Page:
Top E-Waste Recycling Tips for Small Business

While it’s true that switching to digital applications has helped us reduce paper and plastic waste, the cyclical release and degradation of electronics have resulted in unprecedented streams of wasted products. In fact, the United Nations estimates that 50 million tonnes of e-waste are produced each year, worth over $62.5 billion. Yet only 20% of that waste is recycled.

Fortunately, small businesses have the power to make a significant difference by enacting a change in their business habits. We’ll cover a few ways that organizations can reuse and recycle their yearly e-waste.

What is E-Waste?

Although it sounds fairly straightforward, it can actually be confusing as to what can be considered e-waste. Encyclopedia Britannica defines e-waste as “electric and electronic equipment that have ceased to be of value to their users or no longer satisfy their original purpose.” That can include anything from a defective kitchen appliance to outdated computers.

The Dangers of E-Waste

E-waste is toxic to humans. When improperly disposed of, e-waste materials can be deadly. Components may have chemicals that, when exposed, can be highly flammable. They may release gases that can cause respiratory issues or cause health issues that even lead to cancer.

E-waste is a missed opportunity. Each device has microchips and materials that can be repurposed for new devices. When it is simply thrown away, the materials are lost, and the chance to reuse is squandered.

E-waste is harmful to the environment. Since e-waste isn’t biodegradable, it stays around on earth long after being thrown away. This leads e-waste to contribute to liquid waste, air pollution, habitat destruction, and toxic landfills.

Tips for E-waste Recycling

Now that you know what’s at stake, what can your small business do about it? Here are a few solutions:

Return to seller

These days, big companies like Apple and Best Buy offer programs that will accept e-waste to be recycled. Once accepted, these items will either be repaired and reused or stripped down for parts. Last year alone, Apple refurbished over 7.8 million devices and prevented 48,000 metric tons of e-waste.

Switch to the cloud

With ever-expanding cloud storage available to everyone, USBs and discs are becoming obsolete. Why use a finite storage system when you can have terabytes of space online? Switching to the cloud is a preventative action- meaning you won’t need to recycle or throw anything away because it’s all saved digitally. Google Cloud and Dropbox have become popular consumer cloud choices.

Donate or recycle

If the device isn’t totally useless, take matters into your own hands and reuse or donate them. While your business may no longer find use in an old printer, other companies may be able to find a new home for the device. Visit the EPA’s Electronics Donation and Recycling page to find out where you can send your old devices. Alternatively, visit Securis’s IT recycling services page for a more straightforward option.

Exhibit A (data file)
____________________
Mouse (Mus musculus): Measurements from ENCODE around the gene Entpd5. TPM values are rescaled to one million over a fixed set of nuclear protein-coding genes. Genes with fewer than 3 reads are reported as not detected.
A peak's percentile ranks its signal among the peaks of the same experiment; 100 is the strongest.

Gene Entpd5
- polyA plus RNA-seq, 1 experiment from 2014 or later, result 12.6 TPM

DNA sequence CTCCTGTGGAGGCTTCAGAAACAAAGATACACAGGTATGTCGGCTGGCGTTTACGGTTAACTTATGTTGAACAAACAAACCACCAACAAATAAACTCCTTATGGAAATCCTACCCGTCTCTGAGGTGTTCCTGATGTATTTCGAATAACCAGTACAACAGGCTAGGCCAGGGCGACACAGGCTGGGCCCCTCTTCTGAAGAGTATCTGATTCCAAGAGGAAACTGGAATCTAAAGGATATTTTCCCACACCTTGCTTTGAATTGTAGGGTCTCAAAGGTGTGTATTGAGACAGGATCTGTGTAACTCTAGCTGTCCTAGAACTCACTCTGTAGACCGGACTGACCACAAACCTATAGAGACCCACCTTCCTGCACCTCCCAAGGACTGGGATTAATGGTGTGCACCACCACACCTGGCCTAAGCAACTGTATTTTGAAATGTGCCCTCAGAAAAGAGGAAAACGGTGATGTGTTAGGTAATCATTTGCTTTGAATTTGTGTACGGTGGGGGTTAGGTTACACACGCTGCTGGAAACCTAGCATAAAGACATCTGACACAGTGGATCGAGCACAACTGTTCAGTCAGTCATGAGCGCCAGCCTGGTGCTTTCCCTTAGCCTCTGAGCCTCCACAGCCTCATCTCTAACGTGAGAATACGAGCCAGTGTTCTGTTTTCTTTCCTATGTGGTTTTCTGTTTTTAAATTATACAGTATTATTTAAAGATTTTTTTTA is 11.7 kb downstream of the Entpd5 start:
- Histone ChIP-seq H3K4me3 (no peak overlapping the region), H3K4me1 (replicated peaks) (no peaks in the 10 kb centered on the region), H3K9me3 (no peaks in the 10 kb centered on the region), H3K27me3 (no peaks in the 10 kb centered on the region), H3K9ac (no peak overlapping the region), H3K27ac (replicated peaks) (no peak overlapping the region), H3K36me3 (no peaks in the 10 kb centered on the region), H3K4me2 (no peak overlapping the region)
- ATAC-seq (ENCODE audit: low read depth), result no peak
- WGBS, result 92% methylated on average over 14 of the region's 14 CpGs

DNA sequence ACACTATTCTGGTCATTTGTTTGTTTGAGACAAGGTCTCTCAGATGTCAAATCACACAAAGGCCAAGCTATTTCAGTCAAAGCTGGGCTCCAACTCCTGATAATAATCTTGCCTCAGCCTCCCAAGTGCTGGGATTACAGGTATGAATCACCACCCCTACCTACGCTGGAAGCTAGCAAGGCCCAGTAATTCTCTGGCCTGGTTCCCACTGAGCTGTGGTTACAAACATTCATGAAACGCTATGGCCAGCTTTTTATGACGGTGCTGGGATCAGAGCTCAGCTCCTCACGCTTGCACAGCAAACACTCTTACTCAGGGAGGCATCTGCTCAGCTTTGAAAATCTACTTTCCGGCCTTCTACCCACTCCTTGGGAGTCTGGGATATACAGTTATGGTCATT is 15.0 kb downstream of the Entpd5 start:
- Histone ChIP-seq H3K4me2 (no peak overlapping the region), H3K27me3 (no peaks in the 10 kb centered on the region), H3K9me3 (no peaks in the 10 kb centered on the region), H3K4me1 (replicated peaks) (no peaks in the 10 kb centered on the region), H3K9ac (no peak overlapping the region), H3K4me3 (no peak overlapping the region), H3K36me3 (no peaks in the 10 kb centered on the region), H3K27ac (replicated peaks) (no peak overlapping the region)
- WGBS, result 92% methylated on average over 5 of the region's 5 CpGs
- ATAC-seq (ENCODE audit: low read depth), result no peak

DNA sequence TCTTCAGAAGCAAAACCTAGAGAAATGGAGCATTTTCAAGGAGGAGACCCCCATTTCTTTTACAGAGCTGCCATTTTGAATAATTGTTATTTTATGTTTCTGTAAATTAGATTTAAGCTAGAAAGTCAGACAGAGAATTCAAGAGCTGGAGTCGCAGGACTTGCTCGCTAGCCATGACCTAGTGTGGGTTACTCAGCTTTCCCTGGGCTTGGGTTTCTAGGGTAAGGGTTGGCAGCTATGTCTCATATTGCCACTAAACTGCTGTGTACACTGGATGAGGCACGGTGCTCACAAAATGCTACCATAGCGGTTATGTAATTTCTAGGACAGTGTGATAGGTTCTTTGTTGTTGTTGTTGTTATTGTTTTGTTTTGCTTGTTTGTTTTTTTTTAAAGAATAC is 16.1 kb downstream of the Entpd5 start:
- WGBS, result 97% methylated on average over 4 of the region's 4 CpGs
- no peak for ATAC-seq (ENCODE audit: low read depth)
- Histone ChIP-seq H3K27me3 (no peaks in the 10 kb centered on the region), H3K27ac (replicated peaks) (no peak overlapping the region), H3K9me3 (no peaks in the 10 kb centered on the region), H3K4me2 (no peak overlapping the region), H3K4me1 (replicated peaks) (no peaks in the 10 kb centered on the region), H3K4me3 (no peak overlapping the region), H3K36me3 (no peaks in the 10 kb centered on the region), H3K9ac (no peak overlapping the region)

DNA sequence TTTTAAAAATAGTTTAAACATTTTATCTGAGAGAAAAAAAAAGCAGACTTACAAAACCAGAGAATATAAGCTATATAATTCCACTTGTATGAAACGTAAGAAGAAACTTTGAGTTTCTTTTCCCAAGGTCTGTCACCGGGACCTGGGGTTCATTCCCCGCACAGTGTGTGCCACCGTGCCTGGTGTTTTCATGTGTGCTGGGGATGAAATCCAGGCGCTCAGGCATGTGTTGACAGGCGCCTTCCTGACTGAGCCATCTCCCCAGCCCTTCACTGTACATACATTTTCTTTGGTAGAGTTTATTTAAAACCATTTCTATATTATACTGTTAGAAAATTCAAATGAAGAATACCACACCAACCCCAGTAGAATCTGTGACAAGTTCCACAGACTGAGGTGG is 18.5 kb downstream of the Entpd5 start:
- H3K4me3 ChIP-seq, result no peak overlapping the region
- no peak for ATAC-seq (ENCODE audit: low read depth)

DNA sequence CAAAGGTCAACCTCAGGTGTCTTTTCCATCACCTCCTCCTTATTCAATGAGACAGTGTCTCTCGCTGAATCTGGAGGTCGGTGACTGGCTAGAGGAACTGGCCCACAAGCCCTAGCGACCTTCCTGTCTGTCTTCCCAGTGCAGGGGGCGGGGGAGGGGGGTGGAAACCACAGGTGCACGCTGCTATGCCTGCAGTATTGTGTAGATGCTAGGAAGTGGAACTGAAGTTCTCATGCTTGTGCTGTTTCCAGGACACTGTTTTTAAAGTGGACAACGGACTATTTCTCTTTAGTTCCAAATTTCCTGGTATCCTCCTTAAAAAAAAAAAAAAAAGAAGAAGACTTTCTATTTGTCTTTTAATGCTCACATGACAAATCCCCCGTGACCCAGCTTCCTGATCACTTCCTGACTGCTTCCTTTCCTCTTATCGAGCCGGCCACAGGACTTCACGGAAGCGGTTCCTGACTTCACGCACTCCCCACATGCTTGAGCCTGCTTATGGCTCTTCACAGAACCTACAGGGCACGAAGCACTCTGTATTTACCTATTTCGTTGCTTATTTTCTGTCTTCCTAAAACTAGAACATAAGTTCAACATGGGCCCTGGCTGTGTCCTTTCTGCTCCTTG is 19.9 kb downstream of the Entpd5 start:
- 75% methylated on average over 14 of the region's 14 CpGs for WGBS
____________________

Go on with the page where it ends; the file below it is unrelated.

Destroy data devices

Work with sensitive information in your company? Then it’s totally understandable if you have reservations about recycling your devices. Instead, hire a trustworthy and reputable company to destroy the data so it isn’t accessed by the wrong people. Learn more about the best way to destroy hard drives, cellphones, and other storage devices.

Cultivate a greener culture

Change starts from the top down. If you want your business to start reducing e-waste, make it a company-wide policy. Set quantitative, attainable targets for your leaders to hit during the year, like reducing e-waste by 30%. Hold people accountable each month, even conducting regular check-ins. Finally, reward people for striving towards a more sustainable business process.

Building a Brighter Tomorrow

More than ever before, companies hold greater responsibility and influence in the course of reducing e-waste. It’s true that a majority of e-waste is derived from corporate activities, it’s also true that much of the change taking place is a result of those same companies.

So don’t just sit back and leave it to someone else- take responsibility and do your part. Retool your company culture to tackle this issue head-on. Start taking inventory of unused devices and seeing how they can be repurposed or recycled. It’s a world shared by everyone, including our future generations. It’s time we do what we can to give back and take care of the planet.

Learn more about how Securis can assist your business in responsible IT removal and recycling today.


Top Five Human Errors That Impact Data Security